Principal Contractor is responsible for coordinating contractors and overseeing the implementation of relevant health and safety requirements by the contractors. They must also ensure that the minimum welfare facilities, listed in Schedule 2 to these Regulations (see above), are provided at the construction site.
Under Regulation 14 of CDM 2015 the Principal Contractor must liaise with the workers regarding the effectiveness of health and safety measures and ensure that any matters which may affect the workers’ health, safety or welfare are communicated to them, or their representatives, in good time.
Under Regulation 15 a contractor must satisfy itself that the Client on the project understands that they have duties under CDM 2015, failing which they must not carry out construction work.
A contractor must also ensure that its work is carried out without risks to health and safety by planning, managing and monitoring its work and the work of its workers.
So far as reasonably practicable, a contractor must provide each of its workers with appropriate information and supervision to enable them to carry out their work without risks to health and safety including, for example, information on procedures to be followed in the event of serious and imminent danger to health and safety.
Enforcement of CDM 2015
An enforcing authority, such as the Health and Safety Executive or local authorities, can commence prosecutions for non-compliance with the health and safety laws. Prosecutions may be brought against individuals as well as bodies corporate. The Health and Safety at Work etc. Act 1974 provides that the following may be prosecuted for health and safety breaches:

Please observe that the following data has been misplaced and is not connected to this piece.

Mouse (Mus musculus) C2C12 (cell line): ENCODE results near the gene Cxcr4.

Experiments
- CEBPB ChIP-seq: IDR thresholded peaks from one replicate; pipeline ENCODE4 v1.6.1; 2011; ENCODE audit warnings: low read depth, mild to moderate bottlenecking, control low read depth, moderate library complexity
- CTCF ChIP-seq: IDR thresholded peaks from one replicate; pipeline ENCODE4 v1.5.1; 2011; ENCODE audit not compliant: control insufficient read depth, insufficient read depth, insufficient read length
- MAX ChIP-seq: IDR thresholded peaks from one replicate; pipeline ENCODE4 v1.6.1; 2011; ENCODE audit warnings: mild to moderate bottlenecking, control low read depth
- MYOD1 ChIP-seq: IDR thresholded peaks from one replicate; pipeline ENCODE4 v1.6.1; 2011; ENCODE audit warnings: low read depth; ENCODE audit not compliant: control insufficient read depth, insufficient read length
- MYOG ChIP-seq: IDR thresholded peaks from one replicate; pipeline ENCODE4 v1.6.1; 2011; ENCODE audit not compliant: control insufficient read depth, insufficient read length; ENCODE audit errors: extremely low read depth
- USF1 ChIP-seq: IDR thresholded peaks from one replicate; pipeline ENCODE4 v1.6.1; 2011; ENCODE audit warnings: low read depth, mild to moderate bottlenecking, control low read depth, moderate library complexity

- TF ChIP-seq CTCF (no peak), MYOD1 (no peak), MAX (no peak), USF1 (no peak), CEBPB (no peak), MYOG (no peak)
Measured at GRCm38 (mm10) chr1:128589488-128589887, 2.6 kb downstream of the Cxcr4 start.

- owners of premises used as a workplace
- anyone who caused another to breach health and safety legislation due to their act or default
- any director, manager, secretary of the body corporate who caused a business to breach health and safety legislation due to their consent, connivance or neglect
Parties involved in a construction project should also have regard to the Health Protection (Coronavirus, Restrictions) (England) Regulations 2020 which impose various restrictions and requirements on the owners, proprietors and managers of businesses.
Although the requirement to close premises and businesses does not currently apply to construction companies, such businesses must still observe the restrictions on gatherings, such as that gatherings of more than two people can only take place when it is essential for work purposes or to provide emergency assistance.
A breach of these Regulations is likely to be punishable by a fine, which could be imposed not only on the company itself but also its director, manager or other similar officer, should the breach be attributable to any neglect on their part or committed with their consent or connivance.
The restrictions and requirements imposed by the Coronavirus Regulations must be reviewed at least once every 21 days, with the first review being due by 16th April 2020.
Following the government’s recommendations on social distancing, the Construction Leadership Council published a 4 page code of practice to be followed on all construction sites during Covid-19 (“Site Operating Procedures – Protecting Your Workforce”). The guidance seeks to introduce measures relating to site access, hand washing, toilet facilities, canteens and eating arrangements, avoiding close working etc. On 31 March 2020 the Secretary of State confirmed in his letter to the construction industry that the Site Operating Procedures published by the Construction Leadership Council align with the latest guidance from Public Health England.